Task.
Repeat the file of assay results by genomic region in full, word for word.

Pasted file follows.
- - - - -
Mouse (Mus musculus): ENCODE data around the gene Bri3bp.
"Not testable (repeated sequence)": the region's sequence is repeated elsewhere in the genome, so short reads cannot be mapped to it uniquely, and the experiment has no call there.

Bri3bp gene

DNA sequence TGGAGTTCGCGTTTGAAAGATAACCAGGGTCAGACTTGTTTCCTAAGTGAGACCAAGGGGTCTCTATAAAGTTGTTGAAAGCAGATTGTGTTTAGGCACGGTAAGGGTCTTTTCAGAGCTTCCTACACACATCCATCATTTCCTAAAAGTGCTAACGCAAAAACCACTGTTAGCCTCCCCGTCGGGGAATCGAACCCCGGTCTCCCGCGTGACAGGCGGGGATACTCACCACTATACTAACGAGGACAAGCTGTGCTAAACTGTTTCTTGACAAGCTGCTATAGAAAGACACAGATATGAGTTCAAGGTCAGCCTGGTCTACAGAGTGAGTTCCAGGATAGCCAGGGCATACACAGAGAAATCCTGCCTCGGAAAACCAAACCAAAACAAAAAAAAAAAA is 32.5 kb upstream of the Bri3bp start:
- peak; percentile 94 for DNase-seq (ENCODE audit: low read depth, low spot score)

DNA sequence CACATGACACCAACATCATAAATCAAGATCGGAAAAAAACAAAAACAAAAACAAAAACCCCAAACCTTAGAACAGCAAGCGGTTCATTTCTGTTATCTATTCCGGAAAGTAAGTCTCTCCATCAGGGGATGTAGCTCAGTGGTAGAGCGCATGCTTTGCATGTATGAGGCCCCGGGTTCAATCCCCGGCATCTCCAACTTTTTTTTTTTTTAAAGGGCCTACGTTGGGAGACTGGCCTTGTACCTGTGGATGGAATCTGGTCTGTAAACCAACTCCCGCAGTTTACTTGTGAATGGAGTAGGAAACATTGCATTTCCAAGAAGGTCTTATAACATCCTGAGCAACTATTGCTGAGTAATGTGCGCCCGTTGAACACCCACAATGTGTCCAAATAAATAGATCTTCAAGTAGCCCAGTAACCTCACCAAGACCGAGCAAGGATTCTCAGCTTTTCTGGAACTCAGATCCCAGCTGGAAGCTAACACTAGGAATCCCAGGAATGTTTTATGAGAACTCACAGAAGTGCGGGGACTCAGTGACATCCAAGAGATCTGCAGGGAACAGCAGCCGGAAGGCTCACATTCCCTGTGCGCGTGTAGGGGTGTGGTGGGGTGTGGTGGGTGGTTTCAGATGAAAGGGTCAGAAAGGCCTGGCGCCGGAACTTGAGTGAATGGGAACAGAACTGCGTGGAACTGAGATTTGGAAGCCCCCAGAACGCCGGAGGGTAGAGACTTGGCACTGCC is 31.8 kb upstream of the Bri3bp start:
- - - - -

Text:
Mouse (Mus musculus): ENCODE data around the gene Bri3bp.
"Not testable (repeated sequence)": the region's sequence is repeated elsewhere in the genome, so short reads cannot be mapped to it uniquely, and the experiment has no call there.

Bri3bp gene

DNA sequence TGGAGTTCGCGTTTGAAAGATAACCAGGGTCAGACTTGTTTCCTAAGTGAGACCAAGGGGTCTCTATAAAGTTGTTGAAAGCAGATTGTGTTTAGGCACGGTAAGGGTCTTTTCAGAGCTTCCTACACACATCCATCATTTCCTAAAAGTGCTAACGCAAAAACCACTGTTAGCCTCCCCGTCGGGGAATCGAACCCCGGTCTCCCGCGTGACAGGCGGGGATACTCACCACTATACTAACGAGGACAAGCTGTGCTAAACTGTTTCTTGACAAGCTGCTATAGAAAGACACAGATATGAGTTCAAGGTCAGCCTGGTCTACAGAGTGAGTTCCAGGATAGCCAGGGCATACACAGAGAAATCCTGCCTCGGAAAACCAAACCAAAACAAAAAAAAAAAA is 32.5 kb upstream of the Bri3bp start:
- peak; percentile 94 for DNase-seq (ENCODE audit: low read depth, low spot score)

DNA sequence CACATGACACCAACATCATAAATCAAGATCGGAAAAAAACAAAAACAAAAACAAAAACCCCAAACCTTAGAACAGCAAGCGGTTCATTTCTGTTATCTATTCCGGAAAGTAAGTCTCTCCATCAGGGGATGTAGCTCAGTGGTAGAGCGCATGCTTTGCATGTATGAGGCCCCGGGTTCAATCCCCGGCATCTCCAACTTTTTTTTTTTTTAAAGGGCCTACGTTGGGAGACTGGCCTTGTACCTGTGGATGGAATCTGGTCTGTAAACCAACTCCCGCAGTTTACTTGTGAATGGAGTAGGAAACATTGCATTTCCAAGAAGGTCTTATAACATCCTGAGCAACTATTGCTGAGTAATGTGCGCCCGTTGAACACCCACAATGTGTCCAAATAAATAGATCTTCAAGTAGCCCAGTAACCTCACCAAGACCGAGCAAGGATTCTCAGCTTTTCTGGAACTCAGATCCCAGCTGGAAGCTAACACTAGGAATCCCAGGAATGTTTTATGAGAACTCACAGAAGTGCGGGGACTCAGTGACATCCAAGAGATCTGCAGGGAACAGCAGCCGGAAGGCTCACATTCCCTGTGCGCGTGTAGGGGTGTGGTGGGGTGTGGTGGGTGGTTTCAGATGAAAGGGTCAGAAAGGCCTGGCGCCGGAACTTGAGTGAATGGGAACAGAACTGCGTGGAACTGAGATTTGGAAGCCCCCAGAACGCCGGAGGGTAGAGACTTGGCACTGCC is 31.8 kb upstream of the Bri3bp start: